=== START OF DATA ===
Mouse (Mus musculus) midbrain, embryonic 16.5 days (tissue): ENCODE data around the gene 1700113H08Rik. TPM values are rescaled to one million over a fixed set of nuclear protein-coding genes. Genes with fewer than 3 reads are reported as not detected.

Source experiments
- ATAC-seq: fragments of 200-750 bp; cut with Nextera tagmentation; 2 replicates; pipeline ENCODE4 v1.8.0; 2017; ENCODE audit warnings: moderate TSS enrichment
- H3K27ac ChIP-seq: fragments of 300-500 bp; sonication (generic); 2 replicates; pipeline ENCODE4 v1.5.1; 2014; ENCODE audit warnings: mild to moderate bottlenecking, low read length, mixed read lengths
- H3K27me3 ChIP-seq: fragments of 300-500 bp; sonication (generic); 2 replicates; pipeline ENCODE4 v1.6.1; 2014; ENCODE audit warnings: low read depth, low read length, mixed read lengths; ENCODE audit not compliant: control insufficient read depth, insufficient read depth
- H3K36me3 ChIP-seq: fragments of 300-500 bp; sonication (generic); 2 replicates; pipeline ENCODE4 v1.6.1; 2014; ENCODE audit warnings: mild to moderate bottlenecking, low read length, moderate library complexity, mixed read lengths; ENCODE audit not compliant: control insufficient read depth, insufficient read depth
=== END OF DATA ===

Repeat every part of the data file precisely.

Mouse (Mus musculus) midbrain, embryonic 16.5 days (tissue): ENCODE data around the gene 1700113H08Rik. TPM values are rescaled to one million over a fixed set of nuclear protein-coding genes. Genes with fewer than 3 reads are reported as not detected.

Source experiments
- ATAC-seq: fragments of 200-750 bp; cut with Nextera tagmentation; 2 replicates; pipeline ENCODE4 v1.8.0; 2017; ENCODE audit warnings: moderate TSS enrichment
- H3K27ac ChIP-seq: fragments of 300-500 bp; sonication (generic); 2 replicates; pipeline ENCODE4 v1.5.1; 2014; ENCODE audit warnings: mild to moderate bottlenecking, low read length, mixed read lengths
- H3K27me3 ChIP-seq: fragments of 300-500 bp; sonication (generic); 2 replicates; pipeline ENCODE4 v1.6.1; 2014; ENCODE audit warnings: low read depth, low read length, mixed read lengths; ENCODE audit not compliant: control insufficient read depth, insufficient read depth
- H3K36me3 ChIP-seq: fragments of 300-500 bp; sonication (generic); 2 replicates; pipeline ENCODE4 v1.6.1; 2014; ENCODE audit warnings: mild to moderate bottlenecking, low read length, moderate library complexity, mixed read lengths; ENCODE audit not compliant: control insufficient read depth, insufficient read depth